Livestock producers are in a critical situation as the drought and wildfire situation has drastically reduced feed supply options from British Columbia to Ontario.
The Canadian Cattlemen's Association says last week's federal announcement of $100 million for AgriRecovery is a critical step in signalling to producers that help is on the way.
President Bob Lowe says Minister Bibeau is certainly aware that more money is needed.
"We've talked to Minister Bibeau. She is fully aware that that's nowhere near enough money to really do anything. And I know the federal government is working on coming up with more, but they are aware, and we told them. You know, our original ask of the federal government was $195 a head straight through every breeding animal, from some line in Ontario to the Pacific Ocean. Basic $200 bucks a head, three million cattle, mother cows. And we also said this would be an immediate interim request and that there is going to have to be more money coming in."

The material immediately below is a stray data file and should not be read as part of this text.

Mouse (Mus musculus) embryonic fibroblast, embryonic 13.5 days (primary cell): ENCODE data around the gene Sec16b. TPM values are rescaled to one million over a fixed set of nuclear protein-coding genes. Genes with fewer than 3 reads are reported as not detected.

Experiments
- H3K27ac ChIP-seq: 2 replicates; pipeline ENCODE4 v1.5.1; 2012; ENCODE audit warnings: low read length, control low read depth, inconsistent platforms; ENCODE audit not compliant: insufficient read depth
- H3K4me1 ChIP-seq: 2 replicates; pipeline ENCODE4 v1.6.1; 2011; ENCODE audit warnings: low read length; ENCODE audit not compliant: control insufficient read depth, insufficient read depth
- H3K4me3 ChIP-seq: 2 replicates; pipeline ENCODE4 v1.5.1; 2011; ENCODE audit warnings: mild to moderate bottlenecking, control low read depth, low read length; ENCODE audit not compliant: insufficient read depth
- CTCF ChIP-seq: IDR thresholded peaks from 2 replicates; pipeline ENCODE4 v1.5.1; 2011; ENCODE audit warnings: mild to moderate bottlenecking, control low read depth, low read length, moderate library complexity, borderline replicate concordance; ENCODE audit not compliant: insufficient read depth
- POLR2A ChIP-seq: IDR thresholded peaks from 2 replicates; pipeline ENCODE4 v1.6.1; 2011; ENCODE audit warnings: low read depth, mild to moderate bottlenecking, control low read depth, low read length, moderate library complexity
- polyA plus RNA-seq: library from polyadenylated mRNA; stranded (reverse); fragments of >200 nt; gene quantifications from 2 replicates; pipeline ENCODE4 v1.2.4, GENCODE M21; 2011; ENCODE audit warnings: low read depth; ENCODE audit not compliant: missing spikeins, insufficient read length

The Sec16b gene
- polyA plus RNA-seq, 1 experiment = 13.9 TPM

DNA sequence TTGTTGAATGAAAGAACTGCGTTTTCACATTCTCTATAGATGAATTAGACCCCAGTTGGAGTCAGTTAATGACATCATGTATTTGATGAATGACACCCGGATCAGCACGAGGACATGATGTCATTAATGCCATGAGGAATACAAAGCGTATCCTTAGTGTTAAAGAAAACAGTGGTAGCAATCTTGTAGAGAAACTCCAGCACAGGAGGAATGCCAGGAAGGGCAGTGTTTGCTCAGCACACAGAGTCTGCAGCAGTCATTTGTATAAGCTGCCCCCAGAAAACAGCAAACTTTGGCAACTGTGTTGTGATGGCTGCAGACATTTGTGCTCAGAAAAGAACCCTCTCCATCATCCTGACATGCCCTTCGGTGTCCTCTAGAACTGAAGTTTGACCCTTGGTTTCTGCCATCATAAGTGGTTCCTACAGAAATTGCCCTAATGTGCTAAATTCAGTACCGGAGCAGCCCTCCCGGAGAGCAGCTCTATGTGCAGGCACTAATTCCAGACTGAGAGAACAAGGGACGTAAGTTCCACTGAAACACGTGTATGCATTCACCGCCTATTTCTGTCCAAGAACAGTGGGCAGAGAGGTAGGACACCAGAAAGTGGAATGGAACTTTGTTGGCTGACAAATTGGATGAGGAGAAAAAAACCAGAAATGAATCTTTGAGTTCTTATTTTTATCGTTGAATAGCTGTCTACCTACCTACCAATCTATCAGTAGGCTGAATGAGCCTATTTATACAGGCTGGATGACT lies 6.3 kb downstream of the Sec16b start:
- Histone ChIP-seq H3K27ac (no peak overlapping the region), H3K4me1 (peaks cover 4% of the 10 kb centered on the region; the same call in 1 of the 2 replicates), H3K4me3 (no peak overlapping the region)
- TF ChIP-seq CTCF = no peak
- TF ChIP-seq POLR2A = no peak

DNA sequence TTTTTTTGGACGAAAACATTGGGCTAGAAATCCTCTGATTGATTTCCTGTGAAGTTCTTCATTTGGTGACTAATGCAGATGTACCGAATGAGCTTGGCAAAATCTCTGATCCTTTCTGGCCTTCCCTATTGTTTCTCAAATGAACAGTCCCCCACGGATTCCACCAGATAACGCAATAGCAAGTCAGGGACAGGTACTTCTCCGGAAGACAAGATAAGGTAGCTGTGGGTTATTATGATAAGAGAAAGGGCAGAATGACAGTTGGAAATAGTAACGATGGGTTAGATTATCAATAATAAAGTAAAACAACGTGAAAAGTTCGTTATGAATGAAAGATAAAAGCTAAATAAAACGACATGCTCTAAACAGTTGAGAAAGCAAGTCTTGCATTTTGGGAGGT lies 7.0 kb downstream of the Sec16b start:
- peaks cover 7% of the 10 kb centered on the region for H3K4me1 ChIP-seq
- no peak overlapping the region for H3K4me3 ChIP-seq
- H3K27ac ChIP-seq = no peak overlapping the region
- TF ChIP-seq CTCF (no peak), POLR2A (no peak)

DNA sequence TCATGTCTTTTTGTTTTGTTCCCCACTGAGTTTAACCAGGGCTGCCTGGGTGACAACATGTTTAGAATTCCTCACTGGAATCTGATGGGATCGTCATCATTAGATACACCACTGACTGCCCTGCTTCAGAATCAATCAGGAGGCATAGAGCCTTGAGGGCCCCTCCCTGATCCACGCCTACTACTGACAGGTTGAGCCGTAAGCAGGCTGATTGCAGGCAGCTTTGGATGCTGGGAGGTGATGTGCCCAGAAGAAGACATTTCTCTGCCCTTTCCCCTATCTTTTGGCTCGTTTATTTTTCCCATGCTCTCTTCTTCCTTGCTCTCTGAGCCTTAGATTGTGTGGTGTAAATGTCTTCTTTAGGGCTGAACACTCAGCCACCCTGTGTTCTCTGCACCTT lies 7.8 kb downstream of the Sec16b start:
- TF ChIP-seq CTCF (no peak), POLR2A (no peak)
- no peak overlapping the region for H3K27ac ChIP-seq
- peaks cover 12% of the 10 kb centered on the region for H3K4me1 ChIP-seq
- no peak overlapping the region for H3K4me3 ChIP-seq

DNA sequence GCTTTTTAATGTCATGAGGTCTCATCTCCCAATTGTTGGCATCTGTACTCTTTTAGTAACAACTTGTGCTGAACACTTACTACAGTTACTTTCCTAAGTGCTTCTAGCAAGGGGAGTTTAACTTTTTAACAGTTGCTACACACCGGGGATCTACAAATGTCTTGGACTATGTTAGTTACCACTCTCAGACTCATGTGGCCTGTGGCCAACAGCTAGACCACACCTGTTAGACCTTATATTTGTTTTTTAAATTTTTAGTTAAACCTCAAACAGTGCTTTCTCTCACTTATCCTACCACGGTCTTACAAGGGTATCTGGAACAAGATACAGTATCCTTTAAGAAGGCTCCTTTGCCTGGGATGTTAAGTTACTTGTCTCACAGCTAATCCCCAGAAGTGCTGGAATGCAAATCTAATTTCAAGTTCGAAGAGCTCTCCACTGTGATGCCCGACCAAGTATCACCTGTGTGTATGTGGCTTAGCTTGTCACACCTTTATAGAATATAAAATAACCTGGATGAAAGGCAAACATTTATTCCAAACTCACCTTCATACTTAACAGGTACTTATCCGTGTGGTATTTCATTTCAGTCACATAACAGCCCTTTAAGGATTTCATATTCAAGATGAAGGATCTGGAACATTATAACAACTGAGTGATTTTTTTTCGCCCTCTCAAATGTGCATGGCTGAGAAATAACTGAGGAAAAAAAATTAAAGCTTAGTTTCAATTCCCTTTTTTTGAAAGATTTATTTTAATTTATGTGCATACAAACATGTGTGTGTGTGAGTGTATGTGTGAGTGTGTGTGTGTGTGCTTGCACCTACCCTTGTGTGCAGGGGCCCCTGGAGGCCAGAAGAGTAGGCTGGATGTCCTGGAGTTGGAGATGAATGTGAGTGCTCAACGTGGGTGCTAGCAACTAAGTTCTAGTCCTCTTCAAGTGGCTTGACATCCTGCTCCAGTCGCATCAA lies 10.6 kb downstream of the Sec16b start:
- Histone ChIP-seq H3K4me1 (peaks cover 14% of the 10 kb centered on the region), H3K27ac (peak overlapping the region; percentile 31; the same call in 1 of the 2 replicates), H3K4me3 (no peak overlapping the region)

In announcing the additional money under AgriRecovery last week, Minister Bibeau said they are working with the provinces, and are ready to seek further funding as needed (referring to submissions for assistance that are expected to be coming in from the provinces).
"Our federal Government has been working around the clock with provinces to respond to the drought as rapidly as possible. As we made clear in our announcement today, we are ready with $100 million to match provincial AgriRecovery asks, and we are ready to seek further funding as needed. We will continue to support our producers to get them through the challenges we face in the short term, and to position them for a sustainable future."
Lowe says time is of the essence as producers are making critical feed and herd management decisions right now.
"As a country, we can't afford to let our cow herd get any smaller. And it looks like it will get somewhat smaller for sure this year, and that's the real spooky thing. I hear anywhere from 30 to 50 per cent of the cows will be culled."
Producers are making the tough decisions to drastically cull their herd due to the drought, and concern over feed supplies to carry the herd through the winter.
Some producers have been able to arrange deals with grain farmers that had a crop write off to salvage the crop for feed.
Lowe notes while the feed supply situation is critical west of Ontario, things are better in the East.
"You know, Eastern Canada has record production year as far as hay. We're working on trying to figure out how to economically get that from east to the west. That's still in motion, how that's going to work."